The argument from analogy is based on a comparison between the universe and a machine: The universe, it holds, like a machine, exhibits ordered complexity; the universe, it concludes, like a machine, has a designer.

A machine, however, is not the only thing to which the universe might be compared. In his Dialogues Concerning Natural Religion, David Hume’s character Philo offers two alternative analogies for the world, each of which yields a rather different view of its origins.

The Universe is like an Animal

Philo’s first alternative analogy compares the universe to an animal:

“Now if we survey the universe, so far as it falls under our knowledge, it bears a great resemblance to an animal or organized body, and seems actuated with a like principle of life and motion. A continual circulation of matter in it produces no disorder: a continual waste in every part is incessantly repaired: the closest sympathy is perceived throughout the entire system: and each part or member, in performing its proper offices, operates both to its own preservation and to that of the whole. The world, therefore, I infer, is an animal.” [David Hume, Dialogues Concerning Natural Religion, Part VI]

If we accept that there is indeed a similarity between the universe and an animal, the principles of analogy would presumably support the inference that the universe is the offspring of two other universes.

The Universe is like a Vegetable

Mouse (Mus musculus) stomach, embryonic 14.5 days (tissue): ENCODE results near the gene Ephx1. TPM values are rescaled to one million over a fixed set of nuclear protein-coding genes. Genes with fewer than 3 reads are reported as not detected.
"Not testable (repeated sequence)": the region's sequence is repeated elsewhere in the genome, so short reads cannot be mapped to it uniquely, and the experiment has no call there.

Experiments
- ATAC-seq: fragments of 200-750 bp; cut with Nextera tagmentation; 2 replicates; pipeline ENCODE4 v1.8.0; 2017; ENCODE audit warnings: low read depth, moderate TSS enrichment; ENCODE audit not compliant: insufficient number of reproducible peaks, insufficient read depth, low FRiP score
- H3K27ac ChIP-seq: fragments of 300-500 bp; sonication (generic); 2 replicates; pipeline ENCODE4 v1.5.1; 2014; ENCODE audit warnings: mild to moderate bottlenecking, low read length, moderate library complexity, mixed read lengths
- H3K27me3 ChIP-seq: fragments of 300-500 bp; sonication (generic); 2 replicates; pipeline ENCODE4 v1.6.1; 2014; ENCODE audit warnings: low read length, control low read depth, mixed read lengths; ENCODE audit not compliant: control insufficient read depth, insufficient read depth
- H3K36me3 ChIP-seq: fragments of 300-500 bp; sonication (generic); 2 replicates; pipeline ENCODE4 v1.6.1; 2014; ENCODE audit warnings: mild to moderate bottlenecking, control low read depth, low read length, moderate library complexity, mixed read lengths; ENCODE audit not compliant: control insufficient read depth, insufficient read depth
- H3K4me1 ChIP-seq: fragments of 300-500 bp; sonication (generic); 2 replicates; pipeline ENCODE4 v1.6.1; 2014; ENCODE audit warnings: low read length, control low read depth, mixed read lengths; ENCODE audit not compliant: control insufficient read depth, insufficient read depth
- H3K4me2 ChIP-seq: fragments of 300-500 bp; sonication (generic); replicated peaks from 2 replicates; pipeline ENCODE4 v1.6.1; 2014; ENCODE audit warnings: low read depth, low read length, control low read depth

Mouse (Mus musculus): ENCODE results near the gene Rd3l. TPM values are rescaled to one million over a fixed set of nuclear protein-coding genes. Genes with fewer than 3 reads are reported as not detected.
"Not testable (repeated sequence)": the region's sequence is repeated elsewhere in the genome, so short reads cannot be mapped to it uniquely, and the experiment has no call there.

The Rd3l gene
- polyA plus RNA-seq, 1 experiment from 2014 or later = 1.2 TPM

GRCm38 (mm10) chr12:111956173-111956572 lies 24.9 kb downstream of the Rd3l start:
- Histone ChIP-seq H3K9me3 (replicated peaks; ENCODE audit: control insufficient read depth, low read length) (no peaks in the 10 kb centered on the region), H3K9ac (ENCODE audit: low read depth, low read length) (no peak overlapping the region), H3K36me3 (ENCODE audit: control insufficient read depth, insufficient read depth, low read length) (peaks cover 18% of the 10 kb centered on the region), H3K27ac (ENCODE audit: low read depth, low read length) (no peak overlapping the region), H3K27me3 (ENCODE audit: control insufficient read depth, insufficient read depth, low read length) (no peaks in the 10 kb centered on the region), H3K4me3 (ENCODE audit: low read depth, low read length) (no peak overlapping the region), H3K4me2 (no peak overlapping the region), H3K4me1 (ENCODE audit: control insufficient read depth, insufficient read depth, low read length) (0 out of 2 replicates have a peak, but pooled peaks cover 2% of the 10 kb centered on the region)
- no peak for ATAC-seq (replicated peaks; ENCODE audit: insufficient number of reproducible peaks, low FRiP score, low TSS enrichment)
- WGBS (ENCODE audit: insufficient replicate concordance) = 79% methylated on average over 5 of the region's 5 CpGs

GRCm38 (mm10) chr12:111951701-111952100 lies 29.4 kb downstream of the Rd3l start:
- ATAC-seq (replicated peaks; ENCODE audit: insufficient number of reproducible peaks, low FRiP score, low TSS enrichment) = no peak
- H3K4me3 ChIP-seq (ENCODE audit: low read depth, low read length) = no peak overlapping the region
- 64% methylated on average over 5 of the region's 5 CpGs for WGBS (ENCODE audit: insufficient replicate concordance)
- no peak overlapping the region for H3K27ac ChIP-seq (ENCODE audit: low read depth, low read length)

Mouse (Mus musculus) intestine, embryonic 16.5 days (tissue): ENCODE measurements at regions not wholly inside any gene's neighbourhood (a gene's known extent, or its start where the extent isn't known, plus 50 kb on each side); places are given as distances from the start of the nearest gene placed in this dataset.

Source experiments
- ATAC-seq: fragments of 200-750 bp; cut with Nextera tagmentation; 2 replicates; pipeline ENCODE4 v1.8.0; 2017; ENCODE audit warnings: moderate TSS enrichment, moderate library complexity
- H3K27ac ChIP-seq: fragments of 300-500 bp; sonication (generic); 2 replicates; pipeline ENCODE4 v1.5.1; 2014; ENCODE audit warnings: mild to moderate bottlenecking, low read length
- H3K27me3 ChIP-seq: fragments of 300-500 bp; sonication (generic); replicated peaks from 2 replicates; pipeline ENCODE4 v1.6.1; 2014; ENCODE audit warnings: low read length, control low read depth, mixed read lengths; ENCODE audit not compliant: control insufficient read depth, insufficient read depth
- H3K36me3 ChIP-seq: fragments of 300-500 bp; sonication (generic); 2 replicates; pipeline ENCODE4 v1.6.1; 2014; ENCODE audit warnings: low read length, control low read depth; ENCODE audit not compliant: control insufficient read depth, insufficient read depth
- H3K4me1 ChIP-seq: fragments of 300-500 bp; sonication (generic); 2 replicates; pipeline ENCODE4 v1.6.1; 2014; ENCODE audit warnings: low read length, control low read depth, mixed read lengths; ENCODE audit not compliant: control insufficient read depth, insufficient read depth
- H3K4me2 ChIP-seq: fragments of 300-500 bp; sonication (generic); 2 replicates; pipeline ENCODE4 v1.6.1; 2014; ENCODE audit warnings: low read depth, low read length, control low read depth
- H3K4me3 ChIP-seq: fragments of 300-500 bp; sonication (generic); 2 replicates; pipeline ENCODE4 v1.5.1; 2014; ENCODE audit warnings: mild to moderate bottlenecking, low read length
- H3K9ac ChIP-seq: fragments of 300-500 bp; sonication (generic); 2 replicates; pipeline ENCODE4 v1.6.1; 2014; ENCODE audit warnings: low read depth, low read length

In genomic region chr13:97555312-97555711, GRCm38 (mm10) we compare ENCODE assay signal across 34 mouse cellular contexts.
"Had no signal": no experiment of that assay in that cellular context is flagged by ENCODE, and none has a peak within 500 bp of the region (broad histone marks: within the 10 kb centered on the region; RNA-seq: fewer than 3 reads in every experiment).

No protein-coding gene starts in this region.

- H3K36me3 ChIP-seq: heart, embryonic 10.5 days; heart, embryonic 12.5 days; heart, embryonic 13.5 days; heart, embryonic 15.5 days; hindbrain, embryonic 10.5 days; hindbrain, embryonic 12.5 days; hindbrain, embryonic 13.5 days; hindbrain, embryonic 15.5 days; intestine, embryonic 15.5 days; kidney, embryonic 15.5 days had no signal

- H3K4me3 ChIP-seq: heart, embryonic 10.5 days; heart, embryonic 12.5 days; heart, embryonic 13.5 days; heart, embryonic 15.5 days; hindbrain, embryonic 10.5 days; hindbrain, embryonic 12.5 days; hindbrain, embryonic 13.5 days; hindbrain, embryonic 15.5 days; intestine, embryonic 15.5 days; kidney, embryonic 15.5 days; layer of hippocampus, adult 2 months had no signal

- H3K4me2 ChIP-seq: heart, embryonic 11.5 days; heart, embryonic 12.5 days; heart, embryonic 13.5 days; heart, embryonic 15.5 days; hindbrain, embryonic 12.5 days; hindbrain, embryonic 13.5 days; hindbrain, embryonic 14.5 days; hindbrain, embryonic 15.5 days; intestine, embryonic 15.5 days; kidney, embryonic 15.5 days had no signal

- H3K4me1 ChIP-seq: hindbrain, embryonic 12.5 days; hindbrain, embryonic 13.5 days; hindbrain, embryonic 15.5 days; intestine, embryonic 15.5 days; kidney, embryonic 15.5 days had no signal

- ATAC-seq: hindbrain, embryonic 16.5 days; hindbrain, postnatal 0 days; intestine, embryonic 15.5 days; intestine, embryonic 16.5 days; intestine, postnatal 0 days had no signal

Perhaps a little more plausible is Philo’s second analogy, which likens the universe to a vegetable. This suggestion is raised by Cleanthes in objecting to the animal analogy:

“… it seems to me, that, though the world does, in many circumstances, resemble an animal body, yet is the analogy also defective in many circumstances, the most material: No organs of sense; no seat of thought or reason; no one precise origin of motion and action. In short, it seems to bear a stronger resemblance to a vegetable than to an animal.” [David Hume, Dialogues Concerning Natural Religion, Part VI]

When Philo is challenged by Demea to explain how the world might arise from vegetation, Philo confidently replies,

“Very easily… In like manner as a tree sheds its seed into the neighbouring fields, and produces other tress; so the great vegetable, the world, or this planetary system, produces within itself certain seeds, which, being scattered into the surrounding chaos, vegetate into new worlds.” [David Hume, Dialogues Concerning Natural Religion, Part VII]

There are even echoes of Philo’s suggestion in some modern cosmologists’ suggestions that universes are formed in black holes.

Whatever alternative analogy for the universe to that of a machine is used, the point is the same:

“The world plainly resembles more an animal or a vegetable than it does a watch or a knitting-loom. Its cause, therefore, it is more probable, resembles the cause of the former. The cause of the former is generation or vegetation. The cause, therefore, of the world, we may infer to be some thing similar or analogous to generation or vegetation.” [David Hume, Dialogues Concerning Natural Religion, Part VII]